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El

EL

EL . Originally an appellative that simply means "god" in common Semitic, El ('il) is the proper name of the grey-bearded patriarch of the Syro-Palestinian, or "Canaanite," pantheon. Although references to El are found in texts throughout the ancient Near East, this West Semitic deity plays an active mythological and cultic role only in the Late Bronze Age texts from the Syrian city of Ugarit (modern Ras Shamra). Here he is portrayed as a wise patriarch and the eldest of the gods, the grey-haired "father of years" (ab šnm ). El is "the father of the gods" (ab ilm ) and "the creator of creatures" (bny bnwt ), while his consort, Athirat, is "the progenitress of the gods" (qnyt ilm ). El is also credited with creating the earth in later Phoenician and Punic inscriptions, but Ugaritic texts do not include this tradition. Iconographic sources from Ugarit appear to present "beneficent El, the kindly one" (tpn ʾl dpid) as an enthroned, bearded figure with his right hand raised in a benedictory gesture. As the "father of humanity" (ab adm ), El is invoked to cure diseases and grant the blessing of children in Ugaritic epics.

Some scholars have argued that the Ugaritic texts portray El as an otiose deity who is replaced by the virile young Baal as the leader of the gods. Most scholars, however, now agree that El retains his authoritative position as the head of the pantheon even as the storm-god Baal exercises power over the earth on behalf of the gods. As "king" (mlk ) and "judge" (pt ), El presides over the divine council, which meets at his own mountain home "at the sources of the rivers, amid the confluence of the deeps." It is El's perquisite to appoint and legitimize (yknn ) the god who will serve as "king" (mlk ), and so Baal rules only with the consent of the divine patriarch. El receives homage and obeisance from the gods, and apart from Anat's impetuous threats to her indulgent father, no deity openly challenges the authority of El without fear of losing his or her own position. Even Mot (Death), the "beloved of El," is subdued when the sun goddess Shapsh threatens him with El's displeasure: "Surely he will remove the support of your throne; surely he will overturn the seat of your kingship; surely he will break the scepter of your rule." The decree of El carries ultimate authority among the gods.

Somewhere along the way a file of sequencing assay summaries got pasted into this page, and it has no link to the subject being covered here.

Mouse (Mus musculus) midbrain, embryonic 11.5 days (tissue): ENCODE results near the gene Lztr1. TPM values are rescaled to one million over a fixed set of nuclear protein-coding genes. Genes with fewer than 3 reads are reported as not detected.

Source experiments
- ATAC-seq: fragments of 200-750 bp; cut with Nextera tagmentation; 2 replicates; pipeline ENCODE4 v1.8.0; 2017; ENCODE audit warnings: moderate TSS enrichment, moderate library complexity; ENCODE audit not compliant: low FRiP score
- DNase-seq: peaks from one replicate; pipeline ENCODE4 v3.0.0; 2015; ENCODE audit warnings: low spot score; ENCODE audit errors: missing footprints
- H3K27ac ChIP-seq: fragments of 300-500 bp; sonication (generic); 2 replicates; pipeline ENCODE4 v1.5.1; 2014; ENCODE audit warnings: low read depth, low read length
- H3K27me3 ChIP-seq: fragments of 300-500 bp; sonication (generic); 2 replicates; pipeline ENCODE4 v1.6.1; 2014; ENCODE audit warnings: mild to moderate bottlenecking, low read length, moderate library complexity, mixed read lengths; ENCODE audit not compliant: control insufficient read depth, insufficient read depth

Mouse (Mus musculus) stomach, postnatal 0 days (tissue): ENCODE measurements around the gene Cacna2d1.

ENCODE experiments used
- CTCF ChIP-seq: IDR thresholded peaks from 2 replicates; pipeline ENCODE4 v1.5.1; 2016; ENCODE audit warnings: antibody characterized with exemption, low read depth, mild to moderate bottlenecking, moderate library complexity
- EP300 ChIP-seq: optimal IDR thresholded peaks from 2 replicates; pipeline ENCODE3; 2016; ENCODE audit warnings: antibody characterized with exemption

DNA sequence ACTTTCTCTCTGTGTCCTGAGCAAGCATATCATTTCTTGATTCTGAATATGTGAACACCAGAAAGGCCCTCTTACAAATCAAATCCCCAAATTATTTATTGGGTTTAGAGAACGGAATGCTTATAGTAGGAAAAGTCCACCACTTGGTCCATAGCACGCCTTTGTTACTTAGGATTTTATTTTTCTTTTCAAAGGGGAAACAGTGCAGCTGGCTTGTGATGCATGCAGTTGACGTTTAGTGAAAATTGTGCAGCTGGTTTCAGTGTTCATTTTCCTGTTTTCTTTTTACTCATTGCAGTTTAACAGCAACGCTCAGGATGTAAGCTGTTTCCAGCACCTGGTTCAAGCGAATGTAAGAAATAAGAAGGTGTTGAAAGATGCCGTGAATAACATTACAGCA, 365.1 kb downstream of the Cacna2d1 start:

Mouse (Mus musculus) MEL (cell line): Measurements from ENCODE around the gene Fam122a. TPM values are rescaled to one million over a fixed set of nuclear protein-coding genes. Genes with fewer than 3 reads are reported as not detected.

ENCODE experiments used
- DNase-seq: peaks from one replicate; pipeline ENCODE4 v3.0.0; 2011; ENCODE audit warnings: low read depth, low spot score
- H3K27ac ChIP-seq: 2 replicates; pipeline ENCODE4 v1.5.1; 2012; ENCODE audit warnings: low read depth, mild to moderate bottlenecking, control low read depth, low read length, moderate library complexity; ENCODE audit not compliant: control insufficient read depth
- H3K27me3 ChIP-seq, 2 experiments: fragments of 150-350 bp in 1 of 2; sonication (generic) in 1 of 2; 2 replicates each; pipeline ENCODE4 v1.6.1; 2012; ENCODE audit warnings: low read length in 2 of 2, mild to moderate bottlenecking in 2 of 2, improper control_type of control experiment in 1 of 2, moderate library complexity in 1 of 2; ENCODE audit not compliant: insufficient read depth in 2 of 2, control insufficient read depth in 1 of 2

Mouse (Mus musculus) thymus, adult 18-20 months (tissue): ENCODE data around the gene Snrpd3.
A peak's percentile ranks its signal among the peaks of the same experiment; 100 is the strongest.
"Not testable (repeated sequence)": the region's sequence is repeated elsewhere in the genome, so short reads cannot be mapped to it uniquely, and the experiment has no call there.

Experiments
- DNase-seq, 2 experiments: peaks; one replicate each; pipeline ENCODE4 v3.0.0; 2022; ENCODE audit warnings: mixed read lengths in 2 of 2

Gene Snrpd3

El's most common Ugaritic epithet is "bull" (r ), a symbol of his power and strength. One Ugaritic myth, "The Birth of the Gracious Gods," portrays El as a virile and lusty god who seduces two goddesses on the beach. Using "hand" (yd) as a euphemism for penis, the text states that "El's 'hand' grows as long as the sea" (tirkm yd il kym ). He impregnates the two goddesses, who give birth to the gods Dawn and Dusk (šr wšlm ). Similarly in the Baal Cycle, El welcomes the entrance of his consort to his throne room by playfully asking, "Does the 'hand' of El the King excite you, the love of the Bull arouse you?" Indeed, El can be a less-than-dignified character in Ugaritic myth. In one text, El drinks to inebriation at a divine feast (mrz ) and is berated by a god "with two horns and a tail" as he staggers home. El then collapses and apparently becomes incontinent, wallowing in his own feces and urine. (This text appropriately concludes with the recipe for a hangover remedy.) Some scholars also identify El with the "king of eternity" (mlk 'lm ), the divine leader of the underworld shades of deceased kings (rpum ) in the Ugaritic corpus, but there is no consensus on this identification.